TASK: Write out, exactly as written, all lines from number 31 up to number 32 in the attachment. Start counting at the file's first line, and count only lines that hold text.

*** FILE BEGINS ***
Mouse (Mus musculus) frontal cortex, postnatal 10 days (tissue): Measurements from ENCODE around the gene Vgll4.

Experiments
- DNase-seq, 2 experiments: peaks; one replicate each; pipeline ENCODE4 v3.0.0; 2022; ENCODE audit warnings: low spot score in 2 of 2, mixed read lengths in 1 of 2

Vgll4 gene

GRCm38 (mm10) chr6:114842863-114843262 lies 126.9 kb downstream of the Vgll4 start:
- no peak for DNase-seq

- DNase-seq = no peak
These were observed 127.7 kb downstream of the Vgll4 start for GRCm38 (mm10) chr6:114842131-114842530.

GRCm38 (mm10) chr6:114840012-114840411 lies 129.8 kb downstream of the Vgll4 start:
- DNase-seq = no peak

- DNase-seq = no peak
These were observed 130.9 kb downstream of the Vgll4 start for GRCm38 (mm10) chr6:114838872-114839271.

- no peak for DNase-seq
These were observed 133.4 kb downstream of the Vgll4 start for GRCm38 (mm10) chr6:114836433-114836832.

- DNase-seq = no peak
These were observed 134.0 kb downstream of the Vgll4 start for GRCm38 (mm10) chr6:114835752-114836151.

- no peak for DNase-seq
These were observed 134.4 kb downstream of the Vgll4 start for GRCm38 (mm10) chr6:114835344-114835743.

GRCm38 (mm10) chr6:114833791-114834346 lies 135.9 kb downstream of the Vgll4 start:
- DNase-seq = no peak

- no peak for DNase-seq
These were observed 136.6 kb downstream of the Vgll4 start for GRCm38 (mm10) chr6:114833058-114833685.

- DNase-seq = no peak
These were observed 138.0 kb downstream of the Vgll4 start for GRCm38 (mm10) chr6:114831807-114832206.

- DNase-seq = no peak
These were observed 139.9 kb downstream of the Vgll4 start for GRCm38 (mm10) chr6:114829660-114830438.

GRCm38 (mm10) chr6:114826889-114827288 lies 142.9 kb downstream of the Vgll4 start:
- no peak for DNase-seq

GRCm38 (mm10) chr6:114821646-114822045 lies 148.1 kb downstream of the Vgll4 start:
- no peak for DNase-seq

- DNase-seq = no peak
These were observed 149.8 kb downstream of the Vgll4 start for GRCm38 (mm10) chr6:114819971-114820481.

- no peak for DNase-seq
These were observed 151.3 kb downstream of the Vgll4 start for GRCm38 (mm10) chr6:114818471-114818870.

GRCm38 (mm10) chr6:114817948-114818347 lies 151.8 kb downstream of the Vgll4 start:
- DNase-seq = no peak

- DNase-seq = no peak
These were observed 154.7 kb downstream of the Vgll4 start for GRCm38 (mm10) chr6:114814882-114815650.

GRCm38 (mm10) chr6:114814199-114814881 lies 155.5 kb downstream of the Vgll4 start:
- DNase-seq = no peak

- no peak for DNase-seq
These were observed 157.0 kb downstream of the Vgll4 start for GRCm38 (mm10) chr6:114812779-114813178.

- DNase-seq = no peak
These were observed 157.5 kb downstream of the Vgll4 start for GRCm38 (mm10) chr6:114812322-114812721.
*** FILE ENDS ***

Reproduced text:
- DNase-seq = no peak
These were observed 149.8 kb downstream of the Vgll4 start for GRCm38 (mm10) chr6:114819971-114820481.